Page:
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Dear friends,

Denote the function

$$ G_a(x)=\mathcal{F}^{-1}\left(e^{-|\xi|^a}\right)(x)= \frac{1}{2\pi}\int_R \exp\left(-i x \xi - |\xi|^a\right)d\xi\;. $$

It is well known that if $a\in ]0,2]$, $G_a(x)$ is the density of symmetric stable laws. The problem is what happens if $a>2$ ? It is not non-negative any more. But $\int_R G_a(x)d x=1$. Where can I find more properties of this function? For example, how does it decay (modulo the small oscillation)?

Thank you very much for any hints or references.


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Precise estimates of the function $G_\alpha$ (also in the multi-dimensional case), its derivatives, and more complicated functions appearing as fundamental solutions of parabolic pseudo-differential equations with homogeneous symbols, can be found in Chapter 4 of the book:

S. D. Eidelman, S. D. Ivasyshen, and A. N. Kochubei, Analytic methods in the theory of differential and pseudo-differential equations of parabolic type, Birkhauser, Basel, 2004.

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Thanks Professor Kochubei, I have your book at my hand since last time you answered my question giving me the same reference. I will have a look. Thank you very much! :-) – Anand Mar 16 '12 at 9:54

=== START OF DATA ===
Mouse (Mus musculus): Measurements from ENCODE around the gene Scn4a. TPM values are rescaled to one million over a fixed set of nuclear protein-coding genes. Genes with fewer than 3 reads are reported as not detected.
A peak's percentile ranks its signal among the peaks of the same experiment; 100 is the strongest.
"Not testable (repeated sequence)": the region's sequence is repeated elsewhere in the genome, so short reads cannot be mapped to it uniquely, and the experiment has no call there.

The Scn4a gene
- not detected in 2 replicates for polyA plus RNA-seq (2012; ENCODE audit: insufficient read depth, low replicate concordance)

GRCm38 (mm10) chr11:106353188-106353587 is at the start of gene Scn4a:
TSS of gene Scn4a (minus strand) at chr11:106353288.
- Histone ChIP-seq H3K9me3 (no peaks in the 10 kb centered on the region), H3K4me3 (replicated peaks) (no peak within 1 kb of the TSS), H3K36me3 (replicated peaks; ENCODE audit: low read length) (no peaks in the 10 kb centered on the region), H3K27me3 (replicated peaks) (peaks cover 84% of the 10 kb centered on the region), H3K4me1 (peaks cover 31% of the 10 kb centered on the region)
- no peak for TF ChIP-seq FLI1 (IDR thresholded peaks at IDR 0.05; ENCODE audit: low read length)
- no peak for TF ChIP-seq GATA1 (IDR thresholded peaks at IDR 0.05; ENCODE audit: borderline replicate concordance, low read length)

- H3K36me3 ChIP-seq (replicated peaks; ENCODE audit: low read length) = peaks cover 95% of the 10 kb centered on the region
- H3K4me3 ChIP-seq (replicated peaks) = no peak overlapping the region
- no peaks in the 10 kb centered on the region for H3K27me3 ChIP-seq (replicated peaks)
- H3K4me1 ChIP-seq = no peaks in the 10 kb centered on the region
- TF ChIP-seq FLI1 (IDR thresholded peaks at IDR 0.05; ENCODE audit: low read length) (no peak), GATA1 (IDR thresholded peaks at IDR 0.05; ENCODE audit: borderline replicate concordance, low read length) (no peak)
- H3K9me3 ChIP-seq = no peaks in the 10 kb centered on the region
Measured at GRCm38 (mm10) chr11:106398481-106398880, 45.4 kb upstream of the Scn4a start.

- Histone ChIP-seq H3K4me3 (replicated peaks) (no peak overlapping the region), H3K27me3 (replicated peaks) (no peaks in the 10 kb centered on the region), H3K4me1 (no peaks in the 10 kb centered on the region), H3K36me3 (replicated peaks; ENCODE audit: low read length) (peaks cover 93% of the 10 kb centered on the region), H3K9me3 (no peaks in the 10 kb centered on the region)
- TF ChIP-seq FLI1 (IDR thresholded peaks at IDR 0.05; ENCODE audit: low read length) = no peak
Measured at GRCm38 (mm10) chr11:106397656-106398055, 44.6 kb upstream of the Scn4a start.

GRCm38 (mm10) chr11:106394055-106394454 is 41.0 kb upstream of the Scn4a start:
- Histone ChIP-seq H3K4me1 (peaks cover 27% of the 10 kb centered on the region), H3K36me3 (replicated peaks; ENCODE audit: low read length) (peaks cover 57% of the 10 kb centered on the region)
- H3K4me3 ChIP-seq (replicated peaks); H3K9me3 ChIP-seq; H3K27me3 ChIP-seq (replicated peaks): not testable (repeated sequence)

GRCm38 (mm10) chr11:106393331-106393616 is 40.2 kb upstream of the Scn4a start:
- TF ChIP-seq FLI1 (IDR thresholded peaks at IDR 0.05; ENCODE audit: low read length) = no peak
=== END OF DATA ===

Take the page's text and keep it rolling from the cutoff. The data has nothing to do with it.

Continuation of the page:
Dear Professor Kochubei, I will take some time to learn your book. I am wondering whether it's possible to briefly answer the question how $G_a(x)$ decays at infinite? Thanks a lot! – Anand Mar 16 '12 at 10:10
$|G_\alpha (x)|\le C(1+|x|)^{-n-\alpha}$ where $n$ is the space dimension. – Anatoly Kochubei Mar 16 '12 at 16:07
Dear Professor Kochubei, thanks a lot for your help! :-) – Anand Apr 3 '12 at 20:36

I think you may want to look at this MSE question. Amusingly enough, this question was to prepare a lecture for when the asker was covering my class last fall. This kind of argument is mentioned in Durrett's Probability: Theory and Examples in Chapter 3.

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Thanks Professor BSteinhurst, I will have a look. As far as I know, the best reference for stable laws is Zolotarev's book (one-dimensional stable distributions). In that book, $a\in ]0,2]$. – Anand Mar 16 '12 at 10:07

See the article "Some theorems on stable processes" in Trans. Amer. Math. Soc. vol. 95 (1960), pp. 263–273, by Blumenthal and Getoor. Apparently the computation of this Fourier transform is due to Polya in "On the zeros of an integral function represented by Fourier's integral", Messenger of Math. vol. 52 (1923), pp. 185-188.

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Thanks Professor Abdelmalek Abdesselam, I think that these papers deal with $\alpha\in ]0,2]$. Thanks. :-) – Anand Apr 3 '12 at 20:39
@Anand: the paper by Blumenthal and Getoor has the answer to your question for any positive alpha not just for those in the interval ]0,2]. Look carefully at the statement of Theorem 2.1 – Abdelmalek Abdesselam Apr 22 '12 at 19:25

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